Stephen Hawking Decrees God Away

This afternoon on the New York subway I came across this little gem, this “train of thought” meant to inspire who-knows-what among riders in the course of their usual hum-drum existences. It’s a passage by the great wheelchair-bound British physicist Stephen Hawking from his bestselling 1988 book A Brief History of Time.

Just below, for entirely unrelated reasons, another ad enjoins us: “¡Si ves algo, di algo!“—If you see something, say something!

Why must something be said? Well, for the last few days, there has been an enormous amount of excitement on the blogosphere (enormous, perhaps, for those of us with a Google Alert for “existence of God”) about Hawking’s new book, The Grand Design, co-written with Leonard Mlodinow. The big news is that Hawking is apparently taking a stronger position on the God question than he did before:

“Because there is a law such as gravity, the universe can and will create itself from nothing,” he writes. “Spontaneous creation is the reason there is something rather than nothing, why the universe exists, why we exist.

“It is not necessary to invoke God to light the blue touch paper and set the universe going.”

Hawking finds his newfound confidence in M-theory, a promising variant of string theory which seems to predict that our universe is just one among many others in a sprawling multiverse. If there are in fact many universes, it makes far more probable the uncanny “fine-tuning” that renders our universe capable of supporting life, a coincidence which some are eager to attribute to God. M-theory offers a way to reconcile the strange wrinkles of quantum mechanics with Einstein’s theory of gravity. Together, it becomes possible to imagine the supposedly impossible: that something could come from nothing.

These are ideas that have been in circulation for years now. They’re still quite controversial, and it’s possible that we may never really be able to confirm them one way or another empirically. What’s news here is that Hawking is the one saying it—a widely-respected figure whose writings have long been used by both sides of the tug-of-war about God.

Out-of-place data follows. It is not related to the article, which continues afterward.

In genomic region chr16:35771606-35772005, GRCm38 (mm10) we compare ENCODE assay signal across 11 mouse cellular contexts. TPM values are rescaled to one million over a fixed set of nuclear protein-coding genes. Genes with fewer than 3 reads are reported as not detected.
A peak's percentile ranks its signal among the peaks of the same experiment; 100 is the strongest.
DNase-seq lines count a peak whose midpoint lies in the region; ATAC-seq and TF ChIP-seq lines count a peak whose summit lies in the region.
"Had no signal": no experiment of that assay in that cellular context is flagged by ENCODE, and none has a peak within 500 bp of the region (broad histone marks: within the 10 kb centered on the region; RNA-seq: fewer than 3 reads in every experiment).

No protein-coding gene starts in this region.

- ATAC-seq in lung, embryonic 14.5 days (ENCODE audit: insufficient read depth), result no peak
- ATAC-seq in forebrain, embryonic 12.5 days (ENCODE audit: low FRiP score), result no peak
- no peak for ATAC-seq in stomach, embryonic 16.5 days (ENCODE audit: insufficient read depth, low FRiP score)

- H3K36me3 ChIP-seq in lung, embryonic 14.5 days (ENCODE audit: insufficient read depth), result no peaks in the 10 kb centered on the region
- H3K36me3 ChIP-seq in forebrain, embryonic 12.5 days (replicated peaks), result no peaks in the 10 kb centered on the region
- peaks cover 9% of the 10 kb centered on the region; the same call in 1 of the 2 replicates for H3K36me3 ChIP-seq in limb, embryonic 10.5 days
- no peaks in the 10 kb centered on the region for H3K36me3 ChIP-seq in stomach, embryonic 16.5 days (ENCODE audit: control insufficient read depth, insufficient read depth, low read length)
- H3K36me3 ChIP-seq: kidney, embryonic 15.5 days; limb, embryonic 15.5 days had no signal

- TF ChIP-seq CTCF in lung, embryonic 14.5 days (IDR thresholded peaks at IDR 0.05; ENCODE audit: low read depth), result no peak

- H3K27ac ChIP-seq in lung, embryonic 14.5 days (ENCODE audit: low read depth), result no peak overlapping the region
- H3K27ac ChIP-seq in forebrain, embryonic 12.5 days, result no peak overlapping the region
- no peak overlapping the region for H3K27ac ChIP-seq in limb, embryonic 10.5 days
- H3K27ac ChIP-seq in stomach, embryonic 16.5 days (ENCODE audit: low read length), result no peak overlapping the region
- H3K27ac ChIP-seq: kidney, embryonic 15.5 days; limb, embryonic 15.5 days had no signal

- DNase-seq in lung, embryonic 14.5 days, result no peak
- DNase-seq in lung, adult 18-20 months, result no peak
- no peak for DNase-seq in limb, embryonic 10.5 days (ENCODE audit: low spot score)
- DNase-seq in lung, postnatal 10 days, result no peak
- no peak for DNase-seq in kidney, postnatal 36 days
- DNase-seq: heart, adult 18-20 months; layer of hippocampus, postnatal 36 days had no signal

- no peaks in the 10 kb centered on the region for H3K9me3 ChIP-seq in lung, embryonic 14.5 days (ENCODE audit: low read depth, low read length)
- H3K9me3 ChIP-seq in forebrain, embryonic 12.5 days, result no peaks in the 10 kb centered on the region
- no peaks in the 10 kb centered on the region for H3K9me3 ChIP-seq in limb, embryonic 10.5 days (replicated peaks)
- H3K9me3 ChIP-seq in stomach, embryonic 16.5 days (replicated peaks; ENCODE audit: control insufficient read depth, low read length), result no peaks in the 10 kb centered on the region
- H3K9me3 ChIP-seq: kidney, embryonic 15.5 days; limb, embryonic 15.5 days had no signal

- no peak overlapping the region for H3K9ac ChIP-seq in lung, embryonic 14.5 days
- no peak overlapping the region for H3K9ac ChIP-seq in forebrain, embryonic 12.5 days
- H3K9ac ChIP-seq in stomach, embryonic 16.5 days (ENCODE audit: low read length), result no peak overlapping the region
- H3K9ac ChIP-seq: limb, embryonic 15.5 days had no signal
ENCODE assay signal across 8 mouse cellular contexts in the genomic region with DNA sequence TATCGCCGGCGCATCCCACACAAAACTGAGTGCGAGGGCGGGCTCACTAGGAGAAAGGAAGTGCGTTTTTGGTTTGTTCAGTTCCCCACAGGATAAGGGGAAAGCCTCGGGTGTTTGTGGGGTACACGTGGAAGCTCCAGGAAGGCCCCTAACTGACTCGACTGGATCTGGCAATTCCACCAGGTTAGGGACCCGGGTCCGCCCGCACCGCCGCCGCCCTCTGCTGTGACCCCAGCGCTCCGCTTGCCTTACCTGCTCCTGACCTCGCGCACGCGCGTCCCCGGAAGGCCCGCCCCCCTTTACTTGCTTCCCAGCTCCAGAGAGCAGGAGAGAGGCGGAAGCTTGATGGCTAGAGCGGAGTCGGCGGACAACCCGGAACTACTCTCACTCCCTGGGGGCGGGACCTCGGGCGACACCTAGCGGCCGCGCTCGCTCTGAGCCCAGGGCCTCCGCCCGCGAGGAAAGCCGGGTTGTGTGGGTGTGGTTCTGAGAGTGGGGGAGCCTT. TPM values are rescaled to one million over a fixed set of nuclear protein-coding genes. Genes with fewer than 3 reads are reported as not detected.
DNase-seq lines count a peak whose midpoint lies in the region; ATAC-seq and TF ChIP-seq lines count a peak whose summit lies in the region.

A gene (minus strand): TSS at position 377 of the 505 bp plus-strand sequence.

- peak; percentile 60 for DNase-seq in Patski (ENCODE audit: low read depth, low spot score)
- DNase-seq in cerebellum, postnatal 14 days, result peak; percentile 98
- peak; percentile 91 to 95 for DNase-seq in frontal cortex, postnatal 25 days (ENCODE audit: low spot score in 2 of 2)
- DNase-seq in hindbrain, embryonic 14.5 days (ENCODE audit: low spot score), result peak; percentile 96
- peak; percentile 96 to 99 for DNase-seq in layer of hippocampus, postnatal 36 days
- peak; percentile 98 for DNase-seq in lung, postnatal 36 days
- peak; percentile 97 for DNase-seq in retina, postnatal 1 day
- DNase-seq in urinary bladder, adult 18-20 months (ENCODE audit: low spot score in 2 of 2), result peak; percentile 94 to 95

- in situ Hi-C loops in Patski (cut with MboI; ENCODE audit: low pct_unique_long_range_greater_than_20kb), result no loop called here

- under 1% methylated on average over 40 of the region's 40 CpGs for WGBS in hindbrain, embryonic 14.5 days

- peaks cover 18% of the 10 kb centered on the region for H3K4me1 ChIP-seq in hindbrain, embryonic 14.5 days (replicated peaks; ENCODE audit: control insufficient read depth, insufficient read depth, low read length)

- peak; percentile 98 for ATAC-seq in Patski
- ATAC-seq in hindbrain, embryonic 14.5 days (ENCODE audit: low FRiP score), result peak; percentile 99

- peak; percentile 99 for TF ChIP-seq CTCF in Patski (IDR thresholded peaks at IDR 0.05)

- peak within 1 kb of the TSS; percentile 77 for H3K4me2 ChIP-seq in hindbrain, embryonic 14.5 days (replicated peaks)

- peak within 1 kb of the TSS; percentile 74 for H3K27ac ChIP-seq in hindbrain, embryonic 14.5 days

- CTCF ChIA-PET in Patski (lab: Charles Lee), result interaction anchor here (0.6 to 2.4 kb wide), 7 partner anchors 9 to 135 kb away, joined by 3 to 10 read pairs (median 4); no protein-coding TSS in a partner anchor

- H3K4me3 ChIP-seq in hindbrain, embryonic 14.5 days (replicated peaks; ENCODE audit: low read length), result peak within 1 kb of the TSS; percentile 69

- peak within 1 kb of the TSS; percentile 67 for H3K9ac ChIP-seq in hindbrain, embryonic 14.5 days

The headlines went wild. Here are a few from the past week:

Has Stephen Hawking ended the God debate?

Physicist Stephen Hawking: God Did Not Create Universe

No friend of God

Stephen Hawking vs. God

Hawking’s Book Shoots to Top of Amazon Sales After He Denies God’s Existence

Religious Leaders Slam ‘Godless’ Hawking

Stephen Hawking Settles the God Question Once and For All

Of course, some of these claims hardly seem justified by what Hawking is actually saying. All he’s suggesting is that science is elucidating physical mechanisms that trigger-happy believers have impatiently wanted to attribute to God. It’s like, after always telling each other that ice cream comes from God, we walked into the Breyer’s plant. It could mean that God doesn’t exist, but it could just as easily mean that people shouldn’t have jumped to conclusions so easily. (Ice cream could even still come from God. Maybe God could have worked through the factory in some necessary but indirect way…, etc., etc.) Still, the origin of the universe is a really big kahuna. For quite a few theist philosophers, it’s the strongest argument for God’s existence out there.

I wrote an article last year about religious interpretations of multiverse theories, which included a few creative believers trying to sort out a place for God in the new physics. Don Page, an Evangelical theoretical physicist, thinks the multiverse may even fit better with divine creation. And Andrei Linde, one of the architects of multiverse theory told me, “Expanding this area of positive knowledge does not remove the question of [G]od. It just pushes it further away.”

Nathan Schneider is an editor of Killing the Buddha and writes about religion, reason, and violence for a variety of publications. He is also a founding editor of Waging Nonviolence. His first two books, published by University of California Press in 2013, are God in Proof: The Story of a Search from the Ancients to the Internet and Thank You, Anarchy: Notes from the Occupy Apocalypse. Visit his website at The Row Boat.